By Kate Conger
By Brian Rinker
By Rachel Swan
By Anna Pulley
By Erin Sherbert
By Chris Roberts
By Erin Sherbert
By Rachel Swan
Audiences at the 2007 Cannes Film Festival might have been less surprised by a glimpse of Asia Argento's anus — the sole body part she has yet to bare onscreen — than by the revelation that somehow, somewhere, she had become not only the most fearless actor of her generation, but also one of the most intelligent and commanding. Premiering within days of each other came a pair of intense, quizzical, bracingly confident star turns. In Boarding Gate, a deceptively offhand, deeply strange thriller by Olivier Assayas, Argento plays an ex-hooker caught up in kinky sex and shady global capitalism. In The Last Mistress (the San Francisco International Film Festival's opening-night movie), a brainy bodice-ripper from Catherine Breillat, she hits a career high — in fact, tears the roof off that gilt-paneled motherfucker — as a savagely energetic, supremely volitional courtesan. Together with her instantly infamous cameo as a stripper on intimate terms with a slobber-mouthed Rottweiler in Abel Ferrara's Go Go Tales (which also plays at the festival), Argento's Croisette trifecta earned her the sobriquet the "Queen of Cannes," some long-overdue critical respect, and pride of place in the jerkoff fantasies of submissive cinephiles worldwide.
The story of Asia rising goes back to 1993 when, at the age of 16, she disrobed for her father, legendary giallo maestro Dario Argento, in the aptly named thriller Trauma. Going back to that squirmy moment confirms that Argento has always been the least embarrassed of performers, as comfortable flaunting her tits as she is flubbing through the silliest of roles. Key to her electrifying presence is her guileless, resolute commitment to the silly, sleazy, horny, hysterical, ill-advised, over-the-top, and out-of-control. These are human qualities like any other, but name another actor who fleshes them out with comparable seriousness and élan. The things around her make up a sort of Eurotrash Walpurgisnacht: obnoxious groupies, lascivious movie producers, drug dealers, jet-setting, desultory buttsex, S&M gone awry, gnarly K-holes, botched photo shoots, tender admissions that what she really wants to do is direct ...
Key to Argento's electrifying presence is her guileless, resolute commitment to the silly, sleazy, horny,ill-advised, over-the-top, and out-of-control.
The Last Mistress plays at the Castro Theatre at 7 p.m. on Thursday, April 24, the opening night of the film festival.
Go Go Tales plays at the Sundance Kabuki on Saturday, April 26 at 11:45 p.m.; Monday, April 28 at 9:30 p.m; and Wednesday, April 30 at 3:15 p.m.
And she did, with tremendous virulence of vision, in The Heart Is Deceitful Above All Things, which had the misfortune to be released in the wake of the JT Leroy revelations and the consequent resentment of a suckered media. Charged with crimes against authenticity by a culture that, from Reena Spaulings to reality TV, could hardly give less of a shit, The Heart was double-damned for taking on a monstrously debased childhood as its subject, then committing to represent it with unflinching directness and disquieting lyricism. It's a terrific, troubling achievement, a compendium of horrors radiated by queasy but authentic empathy, perfectly realized in its tone of ecstatic abjection. Critics balked so hard they verbally barfed ("execrable," "unwatchable," "overbearing," " vile beyond redemption"), but filmmakers recognized an exquisite resource. Gus Van Sant gave her a cameo in Last Days as a thong-wearing phantom haunting a crypto-Cobain mansion; George Romero armed her against the zombie menace in Land of the Dead, and Sofia Coppola cast her, brilliantly, as the Comtesse du Barry in Marie Antoinette (2006), which served as a test run for Argento's monumental performance in The Last Mistress.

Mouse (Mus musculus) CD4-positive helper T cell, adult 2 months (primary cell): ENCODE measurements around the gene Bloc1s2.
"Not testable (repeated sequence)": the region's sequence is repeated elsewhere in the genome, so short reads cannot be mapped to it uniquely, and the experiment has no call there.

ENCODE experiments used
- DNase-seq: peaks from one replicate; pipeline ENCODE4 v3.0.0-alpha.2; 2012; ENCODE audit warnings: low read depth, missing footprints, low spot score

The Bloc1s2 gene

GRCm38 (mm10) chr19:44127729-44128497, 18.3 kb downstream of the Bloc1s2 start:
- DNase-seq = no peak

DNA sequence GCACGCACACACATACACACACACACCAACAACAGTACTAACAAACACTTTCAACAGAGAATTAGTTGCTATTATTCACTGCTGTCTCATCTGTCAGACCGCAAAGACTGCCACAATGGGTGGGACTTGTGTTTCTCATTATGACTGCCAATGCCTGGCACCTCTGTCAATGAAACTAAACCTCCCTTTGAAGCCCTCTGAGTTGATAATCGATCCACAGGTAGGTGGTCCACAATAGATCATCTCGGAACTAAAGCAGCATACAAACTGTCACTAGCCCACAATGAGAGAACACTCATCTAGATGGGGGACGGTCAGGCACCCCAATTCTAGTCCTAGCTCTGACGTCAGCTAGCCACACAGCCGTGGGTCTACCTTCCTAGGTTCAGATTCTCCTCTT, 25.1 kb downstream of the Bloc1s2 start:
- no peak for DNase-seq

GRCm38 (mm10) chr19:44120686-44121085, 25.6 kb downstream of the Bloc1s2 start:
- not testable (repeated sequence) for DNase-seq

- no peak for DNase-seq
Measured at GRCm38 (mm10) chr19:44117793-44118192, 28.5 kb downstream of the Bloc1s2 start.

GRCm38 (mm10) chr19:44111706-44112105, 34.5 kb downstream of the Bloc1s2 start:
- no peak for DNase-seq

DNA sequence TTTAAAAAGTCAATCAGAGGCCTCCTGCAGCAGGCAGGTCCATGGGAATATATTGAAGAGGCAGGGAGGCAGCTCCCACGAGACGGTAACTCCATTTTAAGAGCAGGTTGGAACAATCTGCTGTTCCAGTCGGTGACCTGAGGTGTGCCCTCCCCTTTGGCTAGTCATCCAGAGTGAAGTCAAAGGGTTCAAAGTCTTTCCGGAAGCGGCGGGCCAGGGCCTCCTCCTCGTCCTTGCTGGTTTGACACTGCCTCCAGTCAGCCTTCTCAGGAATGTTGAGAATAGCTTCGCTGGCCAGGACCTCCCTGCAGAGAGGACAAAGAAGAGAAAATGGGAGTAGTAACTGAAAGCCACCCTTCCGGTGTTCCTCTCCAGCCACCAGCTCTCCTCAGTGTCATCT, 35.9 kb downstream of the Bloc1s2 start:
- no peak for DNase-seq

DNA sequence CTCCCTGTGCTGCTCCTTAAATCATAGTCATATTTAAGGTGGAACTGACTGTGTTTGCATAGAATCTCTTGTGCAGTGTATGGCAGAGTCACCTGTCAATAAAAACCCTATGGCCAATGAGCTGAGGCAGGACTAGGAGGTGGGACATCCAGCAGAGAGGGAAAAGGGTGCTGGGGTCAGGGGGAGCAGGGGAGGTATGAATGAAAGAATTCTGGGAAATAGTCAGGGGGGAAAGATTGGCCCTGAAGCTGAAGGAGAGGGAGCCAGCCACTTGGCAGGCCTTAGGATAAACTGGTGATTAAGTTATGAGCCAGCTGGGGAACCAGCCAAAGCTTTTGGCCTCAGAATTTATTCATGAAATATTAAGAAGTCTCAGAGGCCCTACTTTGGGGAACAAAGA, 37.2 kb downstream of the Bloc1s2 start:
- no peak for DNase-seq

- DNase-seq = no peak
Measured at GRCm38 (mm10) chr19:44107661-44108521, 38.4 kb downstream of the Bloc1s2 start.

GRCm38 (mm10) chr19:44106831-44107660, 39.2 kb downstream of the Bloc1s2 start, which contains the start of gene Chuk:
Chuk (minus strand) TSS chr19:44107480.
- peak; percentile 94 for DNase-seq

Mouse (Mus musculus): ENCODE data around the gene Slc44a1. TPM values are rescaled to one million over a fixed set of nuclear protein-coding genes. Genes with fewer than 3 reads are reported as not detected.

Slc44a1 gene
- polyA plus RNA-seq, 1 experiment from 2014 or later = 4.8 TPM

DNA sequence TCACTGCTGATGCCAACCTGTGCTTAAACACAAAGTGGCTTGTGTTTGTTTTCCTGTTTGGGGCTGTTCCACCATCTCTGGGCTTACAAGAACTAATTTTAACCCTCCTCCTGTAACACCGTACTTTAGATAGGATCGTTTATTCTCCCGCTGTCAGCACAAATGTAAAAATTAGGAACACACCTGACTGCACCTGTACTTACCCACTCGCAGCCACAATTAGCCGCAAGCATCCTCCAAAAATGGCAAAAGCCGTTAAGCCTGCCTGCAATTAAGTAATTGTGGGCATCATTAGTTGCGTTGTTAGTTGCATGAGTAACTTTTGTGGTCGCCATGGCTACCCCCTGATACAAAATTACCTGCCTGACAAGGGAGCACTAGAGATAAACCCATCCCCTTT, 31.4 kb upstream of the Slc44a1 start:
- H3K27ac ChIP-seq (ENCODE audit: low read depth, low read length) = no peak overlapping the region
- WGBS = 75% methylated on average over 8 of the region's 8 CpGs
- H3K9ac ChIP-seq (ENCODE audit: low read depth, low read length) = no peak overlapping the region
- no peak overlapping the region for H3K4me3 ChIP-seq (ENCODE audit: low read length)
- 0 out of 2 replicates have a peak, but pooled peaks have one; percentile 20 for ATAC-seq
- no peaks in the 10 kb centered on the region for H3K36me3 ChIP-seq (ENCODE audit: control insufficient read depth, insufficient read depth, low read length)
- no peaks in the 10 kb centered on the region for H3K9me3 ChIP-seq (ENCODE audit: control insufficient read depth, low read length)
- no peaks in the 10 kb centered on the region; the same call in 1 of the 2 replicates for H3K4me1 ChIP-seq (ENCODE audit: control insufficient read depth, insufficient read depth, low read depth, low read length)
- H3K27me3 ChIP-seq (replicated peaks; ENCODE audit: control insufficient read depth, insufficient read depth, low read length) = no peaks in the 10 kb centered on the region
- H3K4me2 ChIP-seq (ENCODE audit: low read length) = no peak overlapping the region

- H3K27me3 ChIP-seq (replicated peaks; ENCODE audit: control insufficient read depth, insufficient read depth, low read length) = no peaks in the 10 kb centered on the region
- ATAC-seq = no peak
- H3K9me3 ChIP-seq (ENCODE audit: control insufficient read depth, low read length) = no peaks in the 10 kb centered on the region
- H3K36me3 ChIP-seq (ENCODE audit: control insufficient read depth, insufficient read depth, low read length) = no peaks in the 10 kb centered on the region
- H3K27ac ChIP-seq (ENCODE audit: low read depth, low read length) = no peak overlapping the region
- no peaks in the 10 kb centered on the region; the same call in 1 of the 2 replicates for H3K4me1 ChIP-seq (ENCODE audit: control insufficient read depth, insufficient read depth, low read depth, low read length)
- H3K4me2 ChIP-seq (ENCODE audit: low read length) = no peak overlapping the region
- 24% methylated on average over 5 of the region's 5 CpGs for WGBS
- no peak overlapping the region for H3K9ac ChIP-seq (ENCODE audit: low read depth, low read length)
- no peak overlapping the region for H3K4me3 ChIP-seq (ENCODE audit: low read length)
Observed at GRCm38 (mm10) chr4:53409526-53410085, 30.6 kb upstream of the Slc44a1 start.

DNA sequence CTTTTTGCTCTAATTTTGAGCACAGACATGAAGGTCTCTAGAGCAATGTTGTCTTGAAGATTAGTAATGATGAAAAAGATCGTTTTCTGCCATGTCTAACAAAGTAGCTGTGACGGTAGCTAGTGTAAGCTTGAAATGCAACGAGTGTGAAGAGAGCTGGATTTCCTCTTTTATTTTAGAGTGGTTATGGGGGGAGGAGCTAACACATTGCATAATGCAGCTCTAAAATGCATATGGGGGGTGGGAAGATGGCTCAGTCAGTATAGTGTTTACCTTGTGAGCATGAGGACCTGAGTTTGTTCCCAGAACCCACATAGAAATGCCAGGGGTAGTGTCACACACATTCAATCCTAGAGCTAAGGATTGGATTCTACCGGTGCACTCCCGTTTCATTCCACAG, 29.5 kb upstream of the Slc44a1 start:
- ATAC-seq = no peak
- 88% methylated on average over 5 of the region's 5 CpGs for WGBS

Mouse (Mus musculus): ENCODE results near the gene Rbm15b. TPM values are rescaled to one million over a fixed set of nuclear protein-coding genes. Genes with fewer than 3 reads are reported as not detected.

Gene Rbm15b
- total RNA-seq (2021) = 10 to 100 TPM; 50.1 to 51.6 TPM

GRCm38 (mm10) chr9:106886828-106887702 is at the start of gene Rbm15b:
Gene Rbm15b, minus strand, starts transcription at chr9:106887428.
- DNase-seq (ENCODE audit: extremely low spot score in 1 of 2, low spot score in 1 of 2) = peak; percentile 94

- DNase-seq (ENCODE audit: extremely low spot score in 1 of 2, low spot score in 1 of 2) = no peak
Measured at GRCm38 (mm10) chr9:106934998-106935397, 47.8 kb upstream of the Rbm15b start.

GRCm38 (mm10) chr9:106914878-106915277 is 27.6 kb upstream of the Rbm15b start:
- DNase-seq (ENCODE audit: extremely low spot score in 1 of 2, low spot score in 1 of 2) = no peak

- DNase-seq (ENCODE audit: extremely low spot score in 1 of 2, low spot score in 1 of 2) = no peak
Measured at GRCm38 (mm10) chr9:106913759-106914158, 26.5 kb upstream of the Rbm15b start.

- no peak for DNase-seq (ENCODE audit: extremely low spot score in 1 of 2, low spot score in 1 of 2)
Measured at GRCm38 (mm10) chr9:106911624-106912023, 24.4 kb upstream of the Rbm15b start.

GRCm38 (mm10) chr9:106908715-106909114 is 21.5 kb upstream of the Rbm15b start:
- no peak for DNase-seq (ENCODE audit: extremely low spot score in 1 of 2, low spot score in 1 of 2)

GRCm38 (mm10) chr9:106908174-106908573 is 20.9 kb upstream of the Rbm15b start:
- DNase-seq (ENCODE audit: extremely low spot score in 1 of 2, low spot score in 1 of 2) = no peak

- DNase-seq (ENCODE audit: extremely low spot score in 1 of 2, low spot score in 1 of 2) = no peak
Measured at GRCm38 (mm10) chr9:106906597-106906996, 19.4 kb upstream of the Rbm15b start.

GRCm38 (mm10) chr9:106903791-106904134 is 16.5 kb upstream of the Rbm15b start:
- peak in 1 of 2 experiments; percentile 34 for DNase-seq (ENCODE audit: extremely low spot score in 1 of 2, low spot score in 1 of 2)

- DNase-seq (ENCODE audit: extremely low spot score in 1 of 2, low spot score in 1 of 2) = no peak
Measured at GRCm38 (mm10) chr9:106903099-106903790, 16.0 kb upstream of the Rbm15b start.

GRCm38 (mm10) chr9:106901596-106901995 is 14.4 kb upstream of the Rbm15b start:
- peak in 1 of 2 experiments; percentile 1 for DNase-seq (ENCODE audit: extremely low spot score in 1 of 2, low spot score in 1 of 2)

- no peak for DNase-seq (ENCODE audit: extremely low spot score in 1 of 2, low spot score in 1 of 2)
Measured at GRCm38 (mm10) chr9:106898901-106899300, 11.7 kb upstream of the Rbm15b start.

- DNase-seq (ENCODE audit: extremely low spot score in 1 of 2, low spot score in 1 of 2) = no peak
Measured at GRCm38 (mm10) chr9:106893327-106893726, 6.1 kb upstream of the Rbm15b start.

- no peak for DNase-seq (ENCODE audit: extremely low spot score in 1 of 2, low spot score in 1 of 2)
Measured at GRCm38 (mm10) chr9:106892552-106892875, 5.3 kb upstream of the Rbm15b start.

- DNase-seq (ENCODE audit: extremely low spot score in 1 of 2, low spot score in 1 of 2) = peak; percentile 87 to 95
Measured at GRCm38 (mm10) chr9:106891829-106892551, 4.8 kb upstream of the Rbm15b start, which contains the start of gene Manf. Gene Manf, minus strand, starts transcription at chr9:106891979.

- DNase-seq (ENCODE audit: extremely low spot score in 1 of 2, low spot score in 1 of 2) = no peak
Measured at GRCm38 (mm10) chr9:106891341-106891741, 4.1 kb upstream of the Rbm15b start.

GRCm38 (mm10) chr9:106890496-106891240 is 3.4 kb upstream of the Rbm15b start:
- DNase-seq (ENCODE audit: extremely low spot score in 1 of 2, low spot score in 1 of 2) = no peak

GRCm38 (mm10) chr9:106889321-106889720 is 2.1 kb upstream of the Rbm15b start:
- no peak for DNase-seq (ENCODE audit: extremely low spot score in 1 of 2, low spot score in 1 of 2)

Lady Vellini is rumored to be the "illegitimate daughter of an Italian princess and a famed Spanish matador, [who] led a shady life in Seville before being rescued by a marriage to a wealthy English baronet." She is introduced as an odalisque, horizontal on a daybed as she greets her longtime lover, the aristocratic Ryno de Marigny (Fu'ad Ait Aattou). When she rises, the movie rises with her— alert, on guard, tumescent. The Last Mistress tells, in flashback, of the explosive affair between these two, starting from Vellini's intractable dismissal of de Marigny's advances, proceeding through a duel for her affections that leaves him wounded but alive, on to a lightning reversal of mind that brings her lips to his hairless chest, sucking his blood in amorous rapture.
Critic Amy Taubin has chastised male critics who, bewildered by Argento's volcanic dynamism, resort to language ("creature," "force of nature," etc.) that strips her of will. That's exactly right: Argento may be a conduit for massive energies, but she determines the course and point of release. Vellini isn't passively in thrall to a cataract of passion; she evaluates options, sizes up sentiments, thinks though implications, then acts on a choice. When she goes, she goes all the way.
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